Employing Deep Learning for rapid analysis in universe exploration

Deep Learning is useful in a huge variety of industries, from detecting tumors to energy generation, and even exploring the universe. 

Discover how we used it to streamline systems for a European Space Agency research group as they searched for the crucial elements needed for life.

First, what exactly is Deep Learning?

To start broadly, Deep Learning is a kind of machine learning, which is a type of artificial intelligence. 

A.I. is the ability of a machine to imitate intelligent human thought and behavior. Machine Learning allows A.I. to learn and improve from its own experience. Deep Learning is a kind of Machine Learning that imitates the way human beings learn and attain knowledge.   

 Deep Learning is extremely helpful in reducing computing time in data science. It can accurately imitate extremely complex mathematical systems, to quickly predict results from data inputs, through predictive modeling. It is ideal for projects with a large amount of historical data and those that are based in physics or chemistry.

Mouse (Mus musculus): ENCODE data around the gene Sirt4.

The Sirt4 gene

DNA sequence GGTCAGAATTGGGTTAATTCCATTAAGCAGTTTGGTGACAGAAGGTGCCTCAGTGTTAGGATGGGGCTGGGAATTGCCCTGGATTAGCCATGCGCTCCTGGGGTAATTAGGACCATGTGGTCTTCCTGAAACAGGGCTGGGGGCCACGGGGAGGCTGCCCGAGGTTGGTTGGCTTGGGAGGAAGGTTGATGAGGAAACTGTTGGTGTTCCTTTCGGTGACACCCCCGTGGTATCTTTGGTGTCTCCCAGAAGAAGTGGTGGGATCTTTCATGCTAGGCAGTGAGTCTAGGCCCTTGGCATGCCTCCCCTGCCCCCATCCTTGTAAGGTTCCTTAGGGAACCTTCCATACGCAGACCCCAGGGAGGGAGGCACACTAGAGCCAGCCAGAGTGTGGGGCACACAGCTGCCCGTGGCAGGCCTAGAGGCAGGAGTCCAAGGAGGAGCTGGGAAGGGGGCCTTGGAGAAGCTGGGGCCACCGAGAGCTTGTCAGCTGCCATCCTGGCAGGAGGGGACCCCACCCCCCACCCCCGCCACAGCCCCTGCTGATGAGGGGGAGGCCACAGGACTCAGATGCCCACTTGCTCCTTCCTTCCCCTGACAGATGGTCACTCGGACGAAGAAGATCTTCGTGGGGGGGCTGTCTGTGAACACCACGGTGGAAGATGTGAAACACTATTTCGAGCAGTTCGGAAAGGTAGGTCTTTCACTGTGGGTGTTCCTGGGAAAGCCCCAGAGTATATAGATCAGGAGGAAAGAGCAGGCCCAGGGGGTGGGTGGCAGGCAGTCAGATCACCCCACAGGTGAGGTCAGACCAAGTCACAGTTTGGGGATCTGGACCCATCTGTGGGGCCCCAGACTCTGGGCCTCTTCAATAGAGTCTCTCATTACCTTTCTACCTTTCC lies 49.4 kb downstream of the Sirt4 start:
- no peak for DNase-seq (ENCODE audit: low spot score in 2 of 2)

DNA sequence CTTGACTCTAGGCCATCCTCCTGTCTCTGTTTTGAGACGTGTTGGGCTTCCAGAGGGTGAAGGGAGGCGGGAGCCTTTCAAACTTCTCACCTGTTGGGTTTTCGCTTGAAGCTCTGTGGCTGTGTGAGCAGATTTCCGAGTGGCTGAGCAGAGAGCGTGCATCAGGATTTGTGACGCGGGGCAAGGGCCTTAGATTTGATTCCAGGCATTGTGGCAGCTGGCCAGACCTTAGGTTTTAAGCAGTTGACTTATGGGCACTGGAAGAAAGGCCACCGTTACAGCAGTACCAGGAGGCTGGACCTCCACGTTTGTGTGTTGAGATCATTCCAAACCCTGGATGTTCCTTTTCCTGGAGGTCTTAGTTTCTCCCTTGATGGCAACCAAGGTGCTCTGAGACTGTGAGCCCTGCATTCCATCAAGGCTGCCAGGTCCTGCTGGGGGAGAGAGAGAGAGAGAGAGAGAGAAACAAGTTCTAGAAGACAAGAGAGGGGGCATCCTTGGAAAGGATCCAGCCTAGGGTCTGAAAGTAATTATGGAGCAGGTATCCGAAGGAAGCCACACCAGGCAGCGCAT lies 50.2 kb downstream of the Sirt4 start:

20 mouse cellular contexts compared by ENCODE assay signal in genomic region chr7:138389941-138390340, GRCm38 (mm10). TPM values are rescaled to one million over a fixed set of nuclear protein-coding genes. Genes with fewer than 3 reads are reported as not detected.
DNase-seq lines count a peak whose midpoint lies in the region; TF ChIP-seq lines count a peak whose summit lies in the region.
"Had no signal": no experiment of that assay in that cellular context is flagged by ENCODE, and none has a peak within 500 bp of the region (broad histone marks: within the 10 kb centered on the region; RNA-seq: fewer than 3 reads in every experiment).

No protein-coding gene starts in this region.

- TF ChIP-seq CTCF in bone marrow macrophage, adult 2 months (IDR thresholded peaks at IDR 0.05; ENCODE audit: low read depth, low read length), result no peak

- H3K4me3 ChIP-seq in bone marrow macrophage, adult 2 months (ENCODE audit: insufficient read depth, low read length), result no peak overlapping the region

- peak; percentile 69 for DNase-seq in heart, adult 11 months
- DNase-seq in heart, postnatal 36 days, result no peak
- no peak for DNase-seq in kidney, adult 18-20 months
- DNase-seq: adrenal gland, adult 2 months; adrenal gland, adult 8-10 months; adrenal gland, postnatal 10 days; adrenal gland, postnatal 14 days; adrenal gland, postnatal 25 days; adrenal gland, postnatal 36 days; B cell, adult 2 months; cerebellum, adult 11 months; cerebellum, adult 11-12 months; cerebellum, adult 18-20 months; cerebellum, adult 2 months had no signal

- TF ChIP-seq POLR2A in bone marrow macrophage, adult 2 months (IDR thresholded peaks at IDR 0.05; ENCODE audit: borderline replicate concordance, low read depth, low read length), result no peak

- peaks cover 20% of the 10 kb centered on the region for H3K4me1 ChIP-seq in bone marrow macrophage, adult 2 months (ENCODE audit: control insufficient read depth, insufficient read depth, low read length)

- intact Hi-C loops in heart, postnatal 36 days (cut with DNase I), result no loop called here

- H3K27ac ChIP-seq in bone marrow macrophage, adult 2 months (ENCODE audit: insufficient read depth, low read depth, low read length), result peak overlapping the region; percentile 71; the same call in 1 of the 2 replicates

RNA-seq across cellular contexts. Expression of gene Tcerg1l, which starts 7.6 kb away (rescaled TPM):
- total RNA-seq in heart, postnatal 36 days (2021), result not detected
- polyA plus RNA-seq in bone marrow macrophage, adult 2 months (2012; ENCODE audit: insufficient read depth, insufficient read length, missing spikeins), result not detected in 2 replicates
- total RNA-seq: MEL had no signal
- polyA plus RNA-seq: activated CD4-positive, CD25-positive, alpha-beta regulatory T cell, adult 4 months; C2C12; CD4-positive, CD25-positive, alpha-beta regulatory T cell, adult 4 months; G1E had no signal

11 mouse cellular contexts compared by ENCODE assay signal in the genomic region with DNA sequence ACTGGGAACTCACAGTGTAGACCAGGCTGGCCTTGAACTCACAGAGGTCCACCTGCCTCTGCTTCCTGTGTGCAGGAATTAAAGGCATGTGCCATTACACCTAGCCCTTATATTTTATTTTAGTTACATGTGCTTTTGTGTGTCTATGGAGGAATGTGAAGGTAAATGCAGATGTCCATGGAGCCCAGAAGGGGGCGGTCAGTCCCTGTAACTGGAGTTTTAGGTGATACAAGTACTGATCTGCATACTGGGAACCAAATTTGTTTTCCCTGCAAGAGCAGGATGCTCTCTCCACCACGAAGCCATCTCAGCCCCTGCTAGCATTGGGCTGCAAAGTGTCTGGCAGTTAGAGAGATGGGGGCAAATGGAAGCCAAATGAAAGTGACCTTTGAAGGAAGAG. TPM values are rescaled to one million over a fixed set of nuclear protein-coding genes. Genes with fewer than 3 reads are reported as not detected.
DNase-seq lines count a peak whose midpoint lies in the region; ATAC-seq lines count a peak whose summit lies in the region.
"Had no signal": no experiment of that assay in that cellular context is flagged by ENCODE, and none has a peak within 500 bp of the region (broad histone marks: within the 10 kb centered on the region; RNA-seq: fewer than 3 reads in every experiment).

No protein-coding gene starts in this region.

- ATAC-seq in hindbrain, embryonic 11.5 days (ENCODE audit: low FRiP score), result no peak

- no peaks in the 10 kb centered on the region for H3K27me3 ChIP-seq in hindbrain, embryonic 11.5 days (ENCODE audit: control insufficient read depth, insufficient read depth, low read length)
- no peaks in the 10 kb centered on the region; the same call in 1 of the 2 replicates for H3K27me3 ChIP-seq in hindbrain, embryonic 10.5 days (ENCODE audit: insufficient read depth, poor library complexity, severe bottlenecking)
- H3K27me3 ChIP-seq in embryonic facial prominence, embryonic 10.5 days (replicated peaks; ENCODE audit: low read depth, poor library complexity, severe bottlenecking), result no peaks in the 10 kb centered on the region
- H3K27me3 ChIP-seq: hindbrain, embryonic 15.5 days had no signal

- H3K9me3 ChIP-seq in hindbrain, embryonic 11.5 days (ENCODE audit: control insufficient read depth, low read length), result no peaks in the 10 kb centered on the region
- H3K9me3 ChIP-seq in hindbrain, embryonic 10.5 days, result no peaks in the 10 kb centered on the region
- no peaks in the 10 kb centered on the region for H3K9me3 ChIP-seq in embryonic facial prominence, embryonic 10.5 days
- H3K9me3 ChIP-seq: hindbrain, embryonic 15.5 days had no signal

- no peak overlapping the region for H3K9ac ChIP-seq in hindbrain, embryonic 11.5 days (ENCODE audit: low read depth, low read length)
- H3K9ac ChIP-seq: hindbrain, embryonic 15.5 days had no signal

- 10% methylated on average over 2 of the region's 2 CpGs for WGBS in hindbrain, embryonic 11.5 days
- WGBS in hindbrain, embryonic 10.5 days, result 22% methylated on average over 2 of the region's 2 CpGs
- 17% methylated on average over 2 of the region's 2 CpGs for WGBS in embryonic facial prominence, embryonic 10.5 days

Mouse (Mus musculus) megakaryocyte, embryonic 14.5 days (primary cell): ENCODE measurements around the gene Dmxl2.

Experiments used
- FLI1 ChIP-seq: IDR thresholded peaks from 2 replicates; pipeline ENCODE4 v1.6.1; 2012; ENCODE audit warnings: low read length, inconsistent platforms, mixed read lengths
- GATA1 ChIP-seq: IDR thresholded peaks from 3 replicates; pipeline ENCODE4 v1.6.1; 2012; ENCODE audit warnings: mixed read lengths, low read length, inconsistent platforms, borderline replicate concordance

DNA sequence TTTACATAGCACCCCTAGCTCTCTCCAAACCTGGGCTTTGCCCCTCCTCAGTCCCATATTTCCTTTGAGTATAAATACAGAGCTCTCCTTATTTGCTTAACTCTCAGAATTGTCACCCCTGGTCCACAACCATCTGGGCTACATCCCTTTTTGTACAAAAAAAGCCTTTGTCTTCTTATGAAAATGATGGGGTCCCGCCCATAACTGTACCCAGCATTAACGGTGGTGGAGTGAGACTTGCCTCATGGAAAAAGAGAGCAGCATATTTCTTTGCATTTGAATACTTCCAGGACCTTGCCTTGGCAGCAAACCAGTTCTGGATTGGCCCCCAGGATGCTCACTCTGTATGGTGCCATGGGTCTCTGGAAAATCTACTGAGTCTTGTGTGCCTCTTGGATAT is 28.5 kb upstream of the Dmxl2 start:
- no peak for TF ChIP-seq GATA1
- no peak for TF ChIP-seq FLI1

The project

One of the European Space Agency’s research groups uses a technology called Spectral Energy Distribution (SED) to analyze proto-solar systems, using complex mathematical systems to look for the crucial elements needed for life. As there are hundreds of parameters to be tested, each analysis took 52 hours.

The goal? Reduce their computing time while maintaining accuracy. 

The client had a high volume of historical data, so we chose Deep Learning as the best tool for this outcome. 

To begin, we collated all the relevant data, such as inputs and results of past experiments. We then trained Deep Learning models with this data, applied them to new SED datasets, and measured their performance and accuracy. After training and testing the models, we embedded the solution into the client’s workflow for astrophysicists to use. 

 With the new Deep Learning solution in place, the same experiment that used to take 52 hours, now takes only 5.

This is 90.4% less computing time, with an equally accurate result.

Want to know more about this project? Read the full case study.   

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